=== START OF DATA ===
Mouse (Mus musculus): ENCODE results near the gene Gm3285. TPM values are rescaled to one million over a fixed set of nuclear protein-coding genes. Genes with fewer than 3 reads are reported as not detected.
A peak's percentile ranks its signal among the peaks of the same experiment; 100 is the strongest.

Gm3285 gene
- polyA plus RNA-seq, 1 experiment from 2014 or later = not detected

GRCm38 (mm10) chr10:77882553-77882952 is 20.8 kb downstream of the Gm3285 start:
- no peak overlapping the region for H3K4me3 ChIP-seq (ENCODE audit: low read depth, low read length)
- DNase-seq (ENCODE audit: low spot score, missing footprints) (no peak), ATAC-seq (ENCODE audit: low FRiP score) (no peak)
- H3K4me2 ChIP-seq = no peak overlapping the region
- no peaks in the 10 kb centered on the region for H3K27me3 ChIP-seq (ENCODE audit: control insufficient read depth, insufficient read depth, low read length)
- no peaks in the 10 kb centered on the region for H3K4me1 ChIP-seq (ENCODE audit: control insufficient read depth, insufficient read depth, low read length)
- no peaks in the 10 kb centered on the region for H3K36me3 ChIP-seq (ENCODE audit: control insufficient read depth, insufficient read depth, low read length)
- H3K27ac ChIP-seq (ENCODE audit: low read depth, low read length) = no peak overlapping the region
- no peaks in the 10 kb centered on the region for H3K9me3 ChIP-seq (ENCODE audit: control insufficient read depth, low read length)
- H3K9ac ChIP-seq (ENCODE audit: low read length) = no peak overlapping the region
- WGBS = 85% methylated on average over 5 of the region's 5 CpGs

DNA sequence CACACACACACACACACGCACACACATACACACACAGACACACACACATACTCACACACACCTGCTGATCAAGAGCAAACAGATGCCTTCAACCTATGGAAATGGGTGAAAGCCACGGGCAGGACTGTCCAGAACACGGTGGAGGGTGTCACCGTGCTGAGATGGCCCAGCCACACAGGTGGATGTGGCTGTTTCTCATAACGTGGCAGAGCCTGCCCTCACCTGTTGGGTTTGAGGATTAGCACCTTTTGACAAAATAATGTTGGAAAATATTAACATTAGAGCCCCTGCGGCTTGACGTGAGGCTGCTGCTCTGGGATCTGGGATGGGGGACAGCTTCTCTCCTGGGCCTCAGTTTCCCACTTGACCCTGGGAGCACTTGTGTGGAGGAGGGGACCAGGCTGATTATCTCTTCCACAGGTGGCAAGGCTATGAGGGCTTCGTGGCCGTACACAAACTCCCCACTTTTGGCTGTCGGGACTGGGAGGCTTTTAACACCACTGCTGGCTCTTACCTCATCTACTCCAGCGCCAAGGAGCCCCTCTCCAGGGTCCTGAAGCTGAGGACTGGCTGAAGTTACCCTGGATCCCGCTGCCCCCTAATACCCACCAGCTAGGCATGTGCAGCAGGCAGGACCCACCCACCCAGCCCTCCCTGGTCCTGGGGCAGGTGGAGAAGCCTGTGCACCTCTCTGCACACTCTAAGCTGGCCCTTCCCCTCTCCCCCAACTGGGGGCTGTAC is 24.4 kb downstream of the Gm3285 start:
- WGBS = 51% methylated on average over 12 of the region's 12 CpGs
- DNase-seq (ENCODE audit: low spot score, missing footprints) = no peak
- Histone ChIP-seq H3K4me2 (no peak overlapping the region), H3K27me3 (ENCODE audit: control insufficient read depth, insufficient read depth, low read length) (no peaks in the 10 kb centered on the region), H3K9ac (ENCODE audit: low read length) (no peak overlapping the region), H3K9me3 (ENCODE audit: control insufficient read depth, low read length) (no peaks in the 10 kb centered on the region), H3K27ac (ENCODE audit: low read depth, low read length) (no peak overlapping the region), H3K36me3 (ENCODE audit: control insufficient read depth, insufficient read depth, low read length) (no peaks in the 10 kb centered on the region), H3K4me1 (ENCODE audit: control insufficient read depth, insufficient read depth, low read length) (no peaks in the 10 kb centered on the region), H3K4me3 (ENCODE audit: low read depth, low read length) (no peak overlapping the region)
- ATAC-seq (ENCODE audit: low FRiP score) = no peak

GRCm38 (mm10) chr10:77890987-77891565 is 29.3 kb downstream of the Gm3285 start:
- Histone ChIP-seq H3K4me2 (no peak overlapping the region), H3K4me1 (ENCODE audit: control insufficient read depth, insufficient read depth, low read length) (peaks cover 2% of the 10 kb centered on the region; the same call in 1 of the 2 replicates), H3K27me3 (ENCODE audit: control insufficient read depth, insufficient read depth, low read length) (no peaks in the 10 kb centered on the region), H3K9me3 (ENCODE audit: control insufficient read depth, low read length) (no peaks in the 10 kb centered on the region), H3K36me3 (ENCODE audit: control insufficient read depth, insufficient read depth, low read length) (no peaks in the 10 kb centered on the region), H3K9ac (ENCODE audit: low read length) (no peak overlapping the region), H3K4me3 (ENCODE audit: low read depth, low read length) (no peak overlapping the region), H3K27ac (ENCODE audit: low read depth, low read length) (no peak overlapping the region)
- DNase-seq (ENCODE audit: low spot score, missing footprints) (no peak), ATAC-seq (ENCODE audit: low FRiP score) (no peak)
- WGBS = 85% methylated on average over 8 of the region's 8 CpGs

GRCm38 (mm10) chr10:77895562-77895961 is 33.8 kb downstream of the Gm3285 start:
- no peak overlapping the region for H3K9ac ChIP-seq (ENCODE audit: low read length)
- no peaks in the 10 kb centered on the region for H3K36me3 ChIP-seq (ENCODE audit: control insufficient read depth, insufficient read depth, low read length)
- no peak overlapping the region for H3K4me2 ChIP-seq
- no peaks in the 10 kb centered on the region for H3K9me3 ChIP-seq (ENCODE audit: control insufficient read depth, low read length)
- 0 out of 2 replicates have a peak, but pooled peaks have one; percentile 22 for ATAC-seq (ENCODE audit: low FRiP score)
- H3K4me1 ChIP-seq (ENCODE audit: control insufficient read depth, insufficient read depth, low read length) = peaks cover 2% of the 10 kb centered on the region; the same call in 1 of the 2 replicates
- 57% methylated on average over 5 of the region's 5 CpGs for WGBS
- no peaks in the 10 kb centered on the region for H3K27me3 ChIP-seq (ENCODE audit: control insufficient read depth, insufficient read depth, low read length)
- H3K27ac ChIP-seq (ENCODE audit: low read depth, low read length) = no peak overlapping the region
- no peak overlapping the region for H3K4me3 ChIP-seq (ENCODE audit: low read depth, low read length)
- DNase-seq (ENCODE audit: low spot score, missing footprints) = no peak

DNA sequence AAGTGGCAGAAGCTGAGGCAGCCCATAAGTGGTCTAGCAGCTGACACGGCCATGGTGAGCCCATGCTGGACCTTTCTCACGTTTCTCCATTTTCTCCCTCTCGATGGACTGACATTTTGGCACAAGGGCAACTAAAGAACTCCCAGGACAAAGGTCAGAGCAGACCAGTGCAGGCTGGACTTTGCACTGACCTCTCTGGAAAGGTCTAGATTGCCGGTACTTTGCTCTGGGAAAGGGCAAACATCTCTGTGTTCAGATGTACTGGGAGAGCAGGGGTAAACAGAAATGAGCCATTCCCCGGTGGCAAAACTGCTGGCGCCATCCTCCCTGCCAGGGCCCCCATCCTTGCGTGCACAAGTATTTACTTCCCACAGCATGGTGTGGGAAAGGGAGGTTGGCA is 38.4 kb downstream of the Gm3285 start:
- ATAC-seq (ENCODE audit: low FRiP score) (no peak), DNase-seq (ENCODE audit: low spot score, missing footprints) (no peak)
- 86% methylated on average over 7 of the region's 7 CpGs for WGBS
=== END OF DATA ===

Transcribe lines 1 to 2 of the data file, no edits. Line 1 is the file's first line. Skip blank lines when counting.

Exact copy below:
Mouse (Mus musculus): ENCODE results near the gene Gm3285. TPM values are rescaled to one million over a fixed set of nuclear protein-coding genes. Genes with fewer than 3 reads are reported as not detected.
A peak's percentile ranks its signal among the peaks of the same experiment; 100 is the strongest.